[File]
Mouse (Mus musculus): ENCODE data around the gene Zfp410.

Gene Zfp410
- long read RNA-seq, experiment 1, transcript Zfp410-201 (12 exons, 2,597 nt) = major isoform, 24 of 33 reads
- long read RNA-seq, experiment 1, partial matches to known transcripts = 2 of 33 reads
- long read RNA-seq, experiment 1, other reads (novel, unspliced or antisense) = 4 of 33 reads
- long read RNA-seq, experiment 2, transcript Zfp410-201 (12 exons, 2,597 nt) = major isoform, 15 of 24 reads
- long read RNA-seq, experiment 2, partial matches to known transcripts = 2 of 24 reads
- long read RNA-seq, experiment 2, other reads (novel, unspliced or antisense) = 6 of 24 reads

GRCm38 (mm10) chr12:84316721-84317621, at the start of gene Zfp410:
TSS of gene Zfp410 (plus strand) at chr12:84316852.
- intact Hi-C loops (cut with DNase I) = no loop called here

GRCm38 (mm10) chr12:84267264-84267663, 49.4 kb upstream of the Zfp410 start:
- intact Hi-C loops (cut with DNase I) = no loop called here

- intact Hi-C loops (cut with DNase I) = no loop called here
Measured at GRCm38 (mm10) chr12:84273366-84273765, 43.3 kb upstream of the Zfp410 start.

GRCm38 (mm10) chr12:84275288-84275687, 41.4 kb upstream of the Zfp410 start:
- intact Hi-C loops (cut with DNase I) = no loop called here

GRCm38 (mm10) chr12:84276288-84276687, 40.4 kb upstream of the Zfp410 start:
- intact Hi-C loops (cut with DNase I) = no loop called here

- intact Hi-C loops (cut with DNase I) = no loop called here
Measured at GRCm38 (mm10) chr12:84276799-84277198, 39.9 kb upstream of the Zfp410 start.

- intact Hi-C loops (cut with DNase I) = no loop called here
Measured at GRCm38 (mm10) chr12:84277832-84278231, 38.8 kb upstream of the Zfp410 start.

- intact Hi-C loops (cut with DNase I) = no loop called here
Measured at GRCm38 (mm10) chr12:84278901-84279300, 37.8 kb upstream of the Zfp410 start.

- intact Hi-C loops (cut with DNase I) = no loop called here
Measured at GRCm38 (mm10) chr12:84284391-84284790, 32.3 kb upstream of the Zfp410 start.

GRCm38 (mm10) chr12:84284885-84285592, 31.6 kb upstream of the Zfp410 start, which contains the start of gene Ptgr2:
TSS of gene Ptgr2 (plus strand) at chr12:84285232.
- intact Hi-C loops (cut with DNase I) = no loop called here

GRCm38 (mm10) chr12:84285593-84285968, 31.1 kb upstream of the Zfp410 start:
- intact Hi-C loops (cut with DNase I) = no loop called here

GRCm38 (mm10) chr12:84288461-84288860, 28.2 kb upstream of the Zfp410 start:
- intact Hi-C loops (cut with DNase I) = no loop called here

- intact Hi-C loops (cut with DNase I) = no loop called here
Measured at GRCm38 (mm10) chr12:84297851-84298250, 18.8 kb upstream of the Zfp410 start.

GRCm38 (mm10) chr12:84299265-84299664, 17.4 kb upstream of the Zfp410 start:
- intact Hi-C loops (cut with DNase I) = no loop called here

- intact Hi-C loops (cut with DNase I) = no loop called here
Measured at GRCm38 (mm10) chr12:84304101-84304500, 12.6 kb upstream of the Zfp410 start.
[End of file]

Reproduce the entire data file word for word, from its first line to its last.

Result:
Mouse (Mus musculus): ENCODE data around the gene Zfp410.

Gene Zfp410
- long read RNA-seq, experiment 1, transcript Zfp410-201 (12 exons, 2,597 nt) = major isoform, 24 of 33 reads
- long read RNA-seq, experiment 1, partial matches to known transcripts = 2 of 33 reads
- long read RNA-seq, experiment 1, other reads (novel, unspliced or antisense) = 4 of 33 reads
- long read RNA-seq, experiment 2, transcript Zfp410-201 (12 exons, 2,597 nt) = major isoform, 15 of 24 reads
- long read RNA-seq, experiment 2, partial matches to known transcripts = 2 of 24 reads
- long read RNA-seq, experiment 2, other reads (novel, unspliced or antisense) = 6 of 24 reads

GRCm38 (mm10) chr12:84316721-84317621, at the start of gene Zfp410:
TSS of gene Zfp410 (plus strand) at chr12:84316852.
- intact Hi-C loops (cut with DNase I) = no loop called here

GRCm38 (mm10) chr12:84267264-84267663, 49.4 kb upstream of the Zfp410 start:
- intact Hi-C loops (cut with DNase I) = no loop called here

- intact Hi-C loops (cut with DNase I) = no loop called here
Measured at GRCm38 (mm10) chr12:84273366-84273765, 43.3 kb upstream of the Zfp410 start.

GRCm38 (mm10) chr12:84275288-84275687, 41.4 kb upstream of the Zfp410 start:
- intact Hi-C loops (cut with DNase I) = no loop called here

GRCm38 (mm10) chr12:84276288-84276687, 40.4 kb upstream of the Zfp410 start:
- intact Hi-C loops (cut with DNase I) = no loop called here

- intact Hi-C loops (cut with DNase I) = no loop called here
Measured at GRCm38 (mm10) chr12:84276799-84277198, 39.9 kb upstream of the Zfp410 start.

- intact Hi-C loops (cut with DNase I) = no loop called here
Measured at GRCm38 (mm10) chr12:84277832-84278231, 38.8 kb upstream of the Zfp410 start.

- intact Hi-C loops (cut with DNase I) = no loop called here
Measured at GRCm38 (mm10) chr12:84278901-84279300, 37.8 kb upstream of the Zfp410 start.

- intact Hi-C loops (cut with DNase I) = no loop called here
Measured at GRCm38 (mm10) chr12:84284391-84284790, 32.3 kb upstream of the Zfp410 start.

GRCm38 (mm10) chr12:84284885-84285592, 31.6 kb upstream of the Zfp410 start, which contains the start of gene Ptgr2:
TSS of gene Ptgr2 (plus strand) at chr12:84285232.
- intact Hi-C loops (cut with DNase I) = no loop called here

GRCm38 (mm10) chr12:84285593-84285968, 31.1 kb upstream of the Zfp410 start:
- intact Hi-C loops (cut with DNase I) = no loop called here

GRCm38 (mm10) chr12:84288461-84288860, 28.2 kb upstream of the Zfp410 start:
- intact Hi-C loops (cut with DNase I) = no loop called here

- intact Hi-C loops (cut with DNase I) = no loop called here
Measured at GRCm38 (mm10) chr12:84297851-84298250, 18.8 kb upstream of the Zfp410 start.

GRCm38 (mm10) chr12:84299265-84299664, 17.4 kb upstream of the Zfp410 start:
- intact Hi-C loops (cut with DNase I) = no loop called here

- intact Hi-C loops (cut with DNase I) = no loop called here
Measured at GRCm38 (mm10) chr12:84304101-84304500, 12.6 kb upstream of the Zfp410 start.